By giving the function the value the guest wants to set, as well as bits which can't be set, which will be changed but have no effect, and bits which are changed and only exist to VM exit on, you can properly handle a CR access VM exit.

Remember when I said that some bits aren't changed on VMX transitions, and that CR access VM exits don't execute the instruction? Those bits are bits 30 (cache disable) and 29 (not write through). If a CR0 write changes these bits and some host owned bits, these bits won't actually change, thus meaning that you should explicitly handle them (you can either directly change them or emulate their changes by changing the EPT structures so that all entries are uncacheable and ignore the PAT memory type).

Handling different bits set by the guest

Helpfully, handle_cr_change will fill out a buffer that receives the value of every bit that is different. With these different bits, you can figure out if a bit was changed, and if it's relevant, perform the needed operation. For example, if you wanted to do something when the guest set cr4.smep, you'd set the 20th bit in the 'trap' host mask (or the 'dont care' host mask if you don't want it to change cpu operation) and handle the 20th bit in the different bit field being set.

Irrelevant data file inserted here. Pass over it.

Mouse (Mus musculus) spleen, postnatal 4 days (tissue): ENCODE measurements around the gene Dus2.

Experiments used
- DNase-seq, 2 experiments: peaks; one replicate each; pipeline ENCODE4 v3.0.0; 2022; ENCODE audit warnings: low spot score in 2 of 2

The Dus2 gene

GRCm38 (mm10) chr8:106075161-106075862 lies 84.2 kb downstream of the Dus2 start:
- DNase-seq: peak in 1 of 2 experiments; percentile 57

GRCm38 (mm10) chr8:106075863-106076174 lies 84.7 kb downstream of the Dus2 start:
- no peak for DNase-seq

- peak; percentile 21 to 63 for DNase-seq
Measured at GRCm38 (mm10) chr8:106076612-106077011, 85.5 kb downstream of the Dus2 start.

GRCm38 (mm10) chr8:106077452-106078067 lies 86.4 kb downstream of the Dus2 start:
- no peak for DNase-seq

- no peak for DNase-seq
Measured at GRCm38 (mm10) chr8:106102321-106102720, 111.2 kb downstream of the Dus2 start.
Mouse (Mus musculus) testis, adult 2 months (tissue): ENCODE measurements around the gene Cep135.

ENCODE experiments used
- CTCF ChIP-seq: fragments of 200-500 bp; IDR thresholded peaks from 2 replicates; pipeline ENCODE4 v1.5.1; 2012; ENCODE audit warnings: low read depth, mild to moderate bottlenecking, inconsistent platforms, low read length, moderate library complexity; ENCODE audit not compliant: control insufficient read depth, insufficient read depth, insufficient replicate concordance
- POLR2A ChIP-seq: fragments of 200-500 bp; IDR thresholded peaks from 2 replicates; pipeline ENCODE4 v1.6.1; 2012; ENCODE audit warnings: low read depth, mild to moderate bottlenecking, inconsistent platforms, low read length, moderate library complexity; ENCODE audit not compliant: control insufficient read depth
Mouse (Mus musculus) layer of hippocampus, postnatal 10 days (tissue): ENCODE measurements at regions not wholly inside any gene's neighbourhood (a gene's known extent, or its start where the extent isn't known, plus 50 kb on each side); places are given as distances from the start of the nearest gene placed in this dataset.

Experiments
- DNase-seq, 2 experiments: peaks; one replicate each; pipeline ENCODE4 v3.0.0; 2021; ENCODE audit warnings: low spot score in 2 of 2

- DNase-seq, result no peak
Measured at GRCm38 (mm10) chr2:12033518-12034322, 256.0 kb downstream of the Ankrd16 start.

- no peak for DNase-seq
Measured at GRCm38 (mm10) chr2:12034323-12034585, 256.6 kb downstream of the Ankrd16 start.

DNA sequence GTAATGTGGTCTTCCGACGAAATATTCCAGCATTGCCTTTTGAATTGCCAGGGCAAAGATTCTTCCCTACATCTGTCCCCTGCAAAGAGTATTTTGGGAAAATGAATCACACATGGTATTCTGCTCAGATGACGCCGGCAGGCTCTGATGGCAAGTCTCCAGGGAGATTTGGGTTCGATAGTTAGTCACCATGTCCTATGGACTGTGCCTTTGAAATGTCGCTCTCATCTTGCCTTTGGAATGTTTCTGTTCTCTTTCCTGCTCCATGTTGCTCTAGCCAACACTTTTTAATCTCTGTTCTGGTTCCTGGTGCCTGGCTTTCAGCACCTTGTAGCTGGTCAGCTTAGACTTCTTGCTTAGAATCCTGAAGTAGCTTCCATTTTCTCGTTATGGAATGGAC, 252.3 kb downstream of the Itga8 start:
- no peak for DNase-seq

Caveats

Earlier, I made a case about needing to handle cr0.cd and cr0.nwt since they aren't changed by the architecture if a VM exit happens. There are also more bits which you need to handle that otherwise won't perform the correct operation. For CR0, you'd want to handle the guest setting cr0.pg (bit 31), since when entering long mode it otherwise won't set important structures. This issue actually affected me when trying to virtualize a system before the Windows kernel initialized, as the guest was also modifying a VMX required bit, which caused a VM-entry failure. To handle the changing of this bit, you should look at how to enter long mode, as well as structures the processor verifies when transitioning to the guest.
CR4 also has bits such as pge, pcide, and smep which flush the TLB, with PCIDE also being a reserved bit while operating in protected mode. It's also a good idea to verify that the pae bit isn't being unset if EFER.LMA is set, as that causes a VM entry failure.

While it is not required, it's also a good idea to reserve control register bits which don't exist at the time of writing the hypervisor.

No comments:

Post a Comment

A Common Missight in Most Hypervisors

Generally, when a hypervisor encounters a VM exit, it is because it needs to emulate the effects of an instruction, be it CPUID, RDMSR, or E...